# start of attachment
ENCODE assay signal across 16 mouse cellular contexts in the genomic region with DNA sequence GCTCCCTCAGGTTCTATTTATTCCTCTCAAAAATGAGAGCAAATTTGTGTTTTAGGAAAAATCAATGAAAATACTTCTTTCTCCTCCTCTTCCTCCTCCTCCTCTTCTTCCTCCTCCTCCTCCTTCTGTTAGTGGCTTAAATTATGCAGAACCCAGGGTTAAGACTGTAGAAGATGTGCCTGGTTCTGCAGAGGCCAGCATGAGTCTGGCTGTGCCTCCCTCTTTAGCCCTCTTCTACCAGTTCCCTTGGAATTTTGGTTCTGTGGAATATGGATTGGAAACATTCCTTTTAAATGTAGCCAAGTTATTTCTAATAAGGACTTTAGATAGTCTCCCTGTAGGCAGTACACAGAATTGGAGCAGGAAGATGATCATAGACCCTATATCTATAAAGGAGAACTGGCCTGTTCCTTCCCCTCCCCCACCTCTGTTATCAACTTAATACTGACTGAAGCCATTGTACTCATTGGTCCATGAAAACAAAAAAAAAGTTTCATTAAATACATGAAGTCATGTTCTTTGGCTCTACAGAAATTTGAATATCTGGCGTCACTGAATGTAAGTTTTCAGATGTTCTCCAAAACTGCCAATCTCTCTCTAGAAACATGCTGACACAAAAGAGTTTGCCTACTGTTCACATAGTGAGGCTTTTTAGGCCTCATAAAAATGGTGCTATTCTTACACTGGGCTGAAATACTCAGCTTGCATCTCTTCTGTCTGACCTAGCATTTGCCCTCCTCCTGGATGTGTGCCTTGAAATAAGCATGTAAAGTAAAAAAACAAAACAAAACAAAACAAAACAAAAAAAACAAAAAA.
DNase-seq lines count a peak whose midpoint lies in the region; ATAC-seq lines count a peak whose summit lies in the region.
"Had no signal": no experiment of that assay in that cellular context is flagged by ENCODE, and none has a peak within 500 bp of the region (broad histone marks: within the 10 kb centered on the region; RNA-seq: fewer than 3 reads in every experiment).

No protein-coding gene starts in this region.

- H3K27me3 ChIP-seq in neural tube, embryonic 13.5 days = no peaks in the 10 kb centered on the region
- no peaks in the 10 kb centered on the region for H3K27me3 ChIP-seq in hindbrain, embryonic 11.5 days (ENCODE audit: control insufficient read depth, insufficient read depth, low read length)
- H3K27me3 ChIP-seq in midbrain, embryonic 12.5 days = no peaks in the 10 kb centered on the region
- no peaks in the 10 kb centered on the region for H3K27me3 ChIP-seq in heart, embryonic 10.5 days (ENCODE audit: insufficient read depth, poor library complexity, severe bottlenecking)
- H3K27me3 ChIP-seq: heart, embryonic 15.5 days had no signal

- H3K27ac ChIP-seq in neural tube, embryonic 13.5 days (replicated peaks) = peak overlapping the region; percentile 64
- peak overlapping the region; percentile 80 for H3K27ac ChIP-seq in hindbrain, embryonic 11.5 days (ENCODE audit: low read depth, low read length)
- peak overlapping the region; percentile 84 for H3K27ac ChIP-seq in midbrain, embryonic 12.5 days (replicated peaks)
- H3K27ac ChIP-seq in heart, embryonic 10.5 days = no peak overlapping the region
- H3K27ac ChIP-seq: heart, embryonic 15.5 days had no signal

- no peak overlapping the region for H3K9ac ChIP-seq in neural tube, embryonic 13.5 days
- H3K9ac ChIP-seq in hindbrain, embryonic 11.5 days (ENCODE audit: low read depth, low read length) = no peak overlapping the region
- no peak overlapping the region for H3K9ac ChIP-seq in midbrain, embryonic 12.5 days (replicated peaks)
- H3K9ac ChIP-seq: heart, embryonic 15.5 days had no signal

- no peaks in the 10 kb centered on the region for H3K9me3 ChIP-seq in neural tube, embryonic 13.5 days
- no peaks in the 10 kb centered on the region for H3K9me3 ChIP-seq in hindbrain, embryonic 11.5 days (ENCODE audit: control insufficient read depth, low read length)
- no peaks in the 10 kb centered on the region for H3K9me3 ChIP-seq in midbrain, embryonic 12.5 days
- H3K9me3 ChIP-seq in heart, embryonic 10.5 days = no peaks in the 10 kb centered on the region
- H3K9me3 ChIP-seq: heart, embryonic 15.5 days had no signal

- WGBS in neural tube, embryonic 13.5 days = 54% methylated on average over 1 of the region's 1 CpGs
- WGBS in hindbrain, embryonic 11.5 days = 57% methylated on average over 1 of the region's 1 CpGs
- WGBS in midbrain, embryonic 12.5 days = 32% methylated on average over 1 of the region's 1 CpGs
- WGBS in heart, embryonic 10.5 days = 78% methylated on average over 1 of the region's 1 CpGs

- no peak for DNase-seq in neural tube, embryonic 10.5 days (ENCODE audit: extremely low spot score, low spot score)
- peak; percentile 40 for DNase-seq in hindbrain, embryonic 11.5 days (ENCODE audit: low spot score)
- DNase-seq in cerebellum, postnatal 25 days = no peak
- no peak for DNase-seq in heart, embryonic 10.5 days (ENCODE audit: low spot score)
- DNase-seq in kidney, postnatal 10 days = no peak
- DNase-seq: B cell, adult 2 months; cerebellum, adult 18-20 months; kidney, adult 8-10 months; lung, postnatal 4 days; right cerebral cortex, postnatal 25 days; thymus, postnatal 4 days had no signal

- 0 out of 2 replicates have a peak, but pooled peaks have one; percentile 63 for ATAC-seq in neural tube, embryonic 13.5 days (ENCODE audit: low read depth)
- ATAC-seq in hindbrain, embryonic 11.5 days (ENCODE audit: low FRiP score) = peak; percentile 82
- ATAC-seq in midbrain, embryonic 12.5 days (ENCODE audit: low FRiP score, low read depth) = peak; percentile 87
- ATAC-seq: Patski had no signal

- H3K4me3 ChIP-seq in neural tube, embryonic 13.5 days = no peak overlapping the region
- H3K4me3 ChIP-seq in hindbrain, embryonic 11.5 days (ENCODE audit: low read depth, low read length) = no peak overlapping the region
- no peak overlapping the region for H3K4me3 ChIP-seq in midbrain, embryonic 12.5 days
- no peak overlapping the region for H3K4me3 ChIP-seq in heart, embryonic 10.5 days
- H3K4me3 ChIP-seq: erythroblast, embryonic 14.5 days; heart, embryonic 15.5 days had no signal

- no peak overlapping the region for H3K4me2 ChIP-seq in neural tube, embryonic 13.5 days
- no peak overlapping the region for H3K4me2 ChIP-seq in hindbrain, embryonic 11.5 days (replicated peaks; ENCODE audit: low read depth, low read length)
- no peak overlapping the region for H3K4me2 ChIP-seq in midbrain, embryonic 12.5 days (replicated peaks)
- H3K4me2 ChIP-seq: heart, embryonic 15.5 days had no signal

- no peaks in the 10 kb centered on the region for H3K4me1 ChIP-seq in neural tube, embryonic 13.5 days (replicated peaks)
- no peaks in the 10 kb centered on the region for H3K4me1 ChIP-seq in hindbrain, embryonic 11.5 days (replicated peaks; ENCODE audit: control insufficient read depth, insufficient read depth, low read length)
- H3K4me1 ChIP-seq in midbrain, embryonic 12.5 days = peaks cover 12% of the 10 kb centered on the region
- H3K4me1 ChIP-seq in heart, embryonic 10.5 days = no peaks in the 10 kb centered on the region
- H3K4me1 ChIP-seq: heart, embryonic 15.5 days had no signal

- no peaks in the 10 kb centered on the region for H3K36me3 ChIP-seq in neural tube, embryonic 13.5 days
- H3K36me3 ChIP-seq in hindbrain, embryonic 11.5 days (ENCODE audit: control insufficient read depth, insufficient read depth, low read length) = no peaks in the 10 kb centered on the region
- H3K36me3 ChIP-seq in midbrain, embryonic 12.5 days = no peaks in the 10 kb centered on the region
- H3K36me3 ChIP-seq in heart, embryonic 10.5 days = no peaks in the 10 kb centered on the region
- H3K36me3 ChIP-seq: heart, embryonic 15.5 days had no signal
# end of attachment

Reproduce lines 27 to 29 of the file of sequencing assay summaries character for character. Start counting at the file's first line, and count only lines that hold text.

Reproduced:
- WGBS in heart, embryonic 10.5 days = 78% methylated on average over 1 of the region's 1 CpGs

- no peak for DNase-seq in neural tube, embryonic 10.5 days (ENCODE audit: extremely low spot score, low spot score)
- peak; percentile 40 for DNase-seq in hindbrain, embryonic 11.5 days (ENCODE audit: low spot score)